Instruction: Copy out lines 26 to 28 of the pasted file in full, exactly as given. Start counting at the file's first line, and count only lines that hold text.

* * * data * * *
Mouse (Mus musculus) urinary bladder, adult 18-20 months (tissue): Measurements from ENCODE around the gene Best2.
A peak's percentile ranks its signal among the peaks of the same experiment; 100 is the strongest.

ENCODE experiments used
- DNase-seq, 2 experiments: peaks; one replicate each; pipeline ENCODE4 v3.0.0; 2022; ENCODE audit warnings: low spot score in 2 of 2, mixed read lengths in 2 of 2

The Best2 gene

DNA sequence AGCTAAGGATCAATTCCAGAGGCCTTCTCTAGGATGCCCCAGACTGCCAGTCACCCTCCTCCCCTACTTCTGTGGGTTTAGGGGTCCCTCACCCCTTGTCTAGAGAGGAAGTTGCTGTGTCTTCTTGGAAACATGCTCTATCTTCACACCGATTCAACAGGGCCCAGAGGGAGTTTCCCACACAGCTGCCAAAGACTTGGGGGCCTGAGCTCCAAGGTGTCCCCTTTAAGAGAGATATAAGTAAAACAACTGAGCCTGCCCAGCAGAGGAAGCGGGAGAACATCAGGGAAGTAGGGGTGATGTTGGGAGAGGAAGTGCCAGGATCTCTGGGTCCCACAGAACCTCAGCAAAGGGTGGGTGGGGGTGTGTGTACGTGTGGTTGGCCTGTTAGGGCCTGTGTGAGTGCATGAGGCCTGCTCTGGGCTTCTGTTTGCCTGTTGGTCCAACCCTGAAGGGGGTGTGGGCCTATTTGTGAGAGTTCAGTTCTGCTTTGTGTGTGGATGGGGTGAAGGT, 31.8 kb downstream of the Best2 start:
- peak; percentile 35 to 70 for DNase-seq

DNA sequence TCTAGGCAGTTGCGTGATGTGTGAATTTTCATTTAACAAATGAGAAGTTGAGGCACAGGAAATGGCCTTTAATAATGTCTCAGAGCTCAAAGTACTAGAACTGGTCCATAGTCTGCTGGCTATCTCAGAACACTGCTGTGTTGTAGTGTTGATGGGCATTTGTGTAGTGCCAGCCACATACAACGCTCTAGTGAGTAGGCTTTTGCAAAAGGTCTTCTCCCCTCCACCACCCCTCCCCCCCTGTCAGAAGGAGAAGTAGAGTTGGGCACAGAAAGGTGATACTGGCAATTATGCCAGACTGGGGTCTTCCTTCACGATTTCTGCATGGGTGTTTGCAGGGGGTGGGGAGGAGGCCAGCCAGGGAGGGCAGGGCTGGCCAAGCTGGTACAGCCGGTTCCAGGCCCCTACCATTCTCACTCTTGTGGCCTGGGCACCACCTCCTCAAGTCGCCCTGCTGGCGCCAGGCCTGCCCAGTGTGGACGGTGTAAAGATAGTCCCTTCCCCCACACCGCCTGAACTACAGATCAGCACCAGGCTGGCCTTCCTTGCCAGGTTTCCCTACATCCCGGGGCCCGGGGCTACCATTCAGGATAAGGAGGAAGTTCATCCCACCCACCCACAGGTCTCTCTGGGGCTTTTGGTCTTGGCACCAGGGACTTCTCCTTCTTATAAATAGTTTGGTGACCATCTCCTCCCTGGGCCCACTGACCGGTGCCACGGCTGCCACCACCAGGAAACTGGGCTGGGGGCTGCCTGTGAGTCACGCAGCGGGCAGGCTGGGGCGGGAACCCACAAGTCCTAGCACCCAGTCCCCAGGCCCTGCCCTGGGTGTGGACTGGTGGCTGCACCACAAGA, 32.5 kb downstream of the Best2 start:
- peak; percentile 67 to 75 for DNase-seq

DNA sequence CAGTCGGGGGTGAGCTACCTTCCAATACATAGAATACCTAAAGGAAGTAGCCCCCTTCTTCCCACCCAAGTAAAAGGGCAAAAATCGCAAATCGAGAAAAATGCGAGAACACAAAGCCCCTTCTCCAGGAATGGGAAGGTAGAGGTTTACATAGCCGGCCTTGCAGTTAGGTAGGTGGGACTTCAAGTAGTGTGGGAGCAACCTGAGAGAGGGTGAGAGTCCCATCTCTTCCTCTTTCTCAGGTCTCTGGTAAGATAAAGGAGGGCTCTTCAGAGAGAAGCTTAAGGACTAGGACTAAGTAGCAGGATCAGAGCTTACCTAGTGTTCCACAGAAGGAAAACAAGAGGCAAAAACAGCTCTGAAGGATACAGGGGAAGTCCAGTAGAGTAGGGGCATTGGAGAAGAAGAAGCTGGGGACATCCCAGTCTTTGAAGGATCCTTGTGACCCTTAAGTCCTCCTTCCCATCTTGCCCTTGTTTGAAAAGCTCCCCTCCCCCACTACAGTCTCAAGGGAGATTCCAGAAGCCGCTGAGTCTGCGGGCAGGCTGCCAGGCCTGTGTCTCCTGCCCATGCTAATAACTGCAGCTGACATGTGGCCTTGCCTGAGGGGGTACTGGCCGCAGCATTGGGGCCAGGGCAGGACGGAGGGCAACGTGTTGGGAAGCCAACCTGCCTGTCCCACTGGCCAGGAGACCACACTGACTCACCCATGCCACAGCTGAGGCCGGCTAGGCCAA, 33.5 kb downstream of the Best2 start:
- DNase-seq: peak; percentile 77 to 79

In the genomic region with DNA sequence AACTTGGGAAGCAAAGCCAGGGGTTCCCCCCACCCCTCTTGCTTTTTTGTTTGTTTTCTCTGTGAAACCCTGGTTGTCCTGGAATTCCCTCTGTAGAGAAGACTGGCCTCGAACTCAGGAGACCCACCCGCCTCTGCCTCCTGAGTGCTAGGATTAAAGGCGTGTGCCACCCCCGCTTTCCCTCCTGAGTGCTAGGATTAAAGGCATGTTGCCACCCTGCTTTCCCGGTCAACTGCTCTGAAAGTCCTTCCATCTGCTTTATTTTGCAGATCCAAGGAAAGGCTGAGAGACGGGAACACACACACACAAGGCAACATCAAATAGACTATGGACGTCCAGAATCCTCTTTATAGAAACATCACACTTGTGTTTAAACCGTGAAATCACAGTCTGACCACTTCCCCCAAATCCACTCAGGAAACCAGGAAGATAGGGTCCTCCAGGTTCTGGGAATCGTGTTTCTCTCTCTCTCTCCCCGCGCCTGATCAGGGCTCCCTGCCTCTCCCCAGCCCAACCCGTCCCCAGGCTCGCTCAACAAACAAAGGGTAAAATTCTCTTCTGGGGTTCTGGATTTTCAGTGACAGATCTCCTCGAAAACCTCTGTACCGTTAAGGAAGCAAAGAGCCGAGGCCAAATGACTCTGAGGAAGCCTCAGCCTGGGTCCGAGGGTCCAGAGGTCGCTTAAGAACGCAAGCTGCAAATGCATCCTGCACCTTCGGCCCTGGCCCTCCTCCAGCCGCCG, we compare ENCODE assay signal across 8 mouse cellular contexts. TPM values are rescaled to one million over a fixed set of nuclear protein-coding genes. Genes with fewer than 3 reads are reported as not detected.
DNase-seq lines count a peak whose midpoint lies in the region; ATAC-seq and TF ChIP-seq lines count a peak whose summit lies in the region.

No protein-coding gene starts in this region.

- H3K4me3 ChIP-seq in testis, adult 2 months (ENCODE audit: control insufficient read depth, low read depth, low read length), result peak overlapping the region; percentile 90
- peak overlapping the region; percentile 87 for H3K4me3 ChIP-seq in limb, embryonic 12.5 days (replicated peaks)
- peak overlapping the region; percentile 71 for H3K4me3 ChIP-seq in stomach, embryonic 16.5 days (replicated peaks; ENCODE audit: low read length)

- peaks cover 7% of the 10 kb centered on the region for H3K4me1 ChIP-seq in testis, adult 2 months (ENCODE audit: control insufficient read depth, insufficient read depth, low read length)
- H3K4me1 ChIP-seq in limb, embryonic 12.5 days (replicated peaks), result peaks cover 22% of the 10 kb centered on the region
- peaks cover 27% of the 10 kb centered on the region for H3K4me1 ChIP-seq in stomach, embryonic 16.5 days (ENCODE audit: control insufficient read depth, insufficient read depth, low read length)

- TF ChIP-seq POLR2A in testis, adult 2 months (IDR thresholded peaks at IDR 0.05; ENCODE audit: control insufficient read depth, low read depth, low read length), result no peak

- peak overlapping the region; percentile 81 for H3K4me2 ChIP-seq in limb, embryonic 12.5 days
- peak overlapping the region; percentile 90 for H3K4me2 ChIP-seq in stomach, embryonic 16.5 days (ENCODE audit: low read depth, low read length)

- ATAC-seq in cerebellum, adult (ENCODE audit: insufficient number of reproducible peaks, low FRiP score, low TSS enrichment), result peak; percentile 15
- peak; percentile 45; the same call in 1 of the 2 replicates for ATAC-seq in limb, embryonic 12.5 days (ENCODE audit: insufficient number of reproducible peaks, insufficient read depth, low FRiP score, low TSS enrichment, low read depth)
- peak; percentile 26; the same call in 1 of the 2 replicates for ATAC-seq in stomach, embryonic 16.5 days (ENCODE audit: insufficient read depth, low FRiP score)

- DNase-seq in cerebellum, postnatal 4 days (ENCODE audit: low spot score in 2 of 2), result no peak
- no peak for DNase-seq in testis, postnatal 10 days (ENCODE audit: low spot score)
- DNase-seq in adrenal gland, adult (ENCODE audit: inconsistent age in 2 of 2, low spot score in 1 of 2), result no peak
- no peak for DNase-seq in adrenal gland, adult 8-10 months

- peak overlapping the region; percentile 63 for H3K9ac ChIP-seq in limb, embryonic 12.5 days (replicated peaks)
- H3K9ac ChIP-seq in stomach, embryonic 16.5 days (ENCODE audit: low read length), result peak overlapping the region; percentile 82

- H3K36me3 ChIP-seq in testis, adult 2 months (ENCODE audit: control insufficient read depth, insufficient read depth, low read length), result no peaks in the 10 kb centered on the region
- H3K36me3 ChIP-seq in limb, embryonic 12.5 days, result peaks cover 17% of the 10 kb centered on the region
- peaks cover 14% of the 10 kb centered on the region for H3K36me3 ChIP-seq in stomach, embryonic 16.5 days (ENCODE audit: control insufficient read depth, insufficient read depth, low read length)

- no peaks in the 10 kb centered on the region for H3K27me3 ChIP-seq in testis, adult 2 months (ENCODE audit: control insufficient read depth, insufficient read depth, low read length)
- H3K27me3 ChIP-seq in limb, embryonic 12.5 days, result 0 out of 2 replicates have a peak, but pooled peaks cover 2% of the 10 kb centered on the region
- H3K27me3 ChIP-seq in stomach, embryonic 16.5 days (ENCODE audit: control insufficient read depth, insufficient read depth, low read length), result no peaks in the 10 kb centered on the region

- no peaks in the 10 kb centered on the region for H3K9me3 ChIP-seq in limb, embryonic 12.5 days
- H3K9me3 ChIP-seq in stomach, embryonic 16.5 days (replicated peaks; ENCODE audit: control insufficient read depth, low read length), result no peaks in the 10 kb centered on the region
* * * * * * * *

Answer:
- peak; percentile 26; the same call in 1 of the 2 replicates for ATAC-seq in stomach, embryonic 16.5 days (ENCODE audit: insufficient read depth, low FRiP score)

- DNase-seq in cerebellum, postnatal 4 days (ENCODE audit: low spot score in 2 of 2), result no peak
- no peak for DNase-seq in testis, postnatal 10 days (ENCODE audit: low spot score)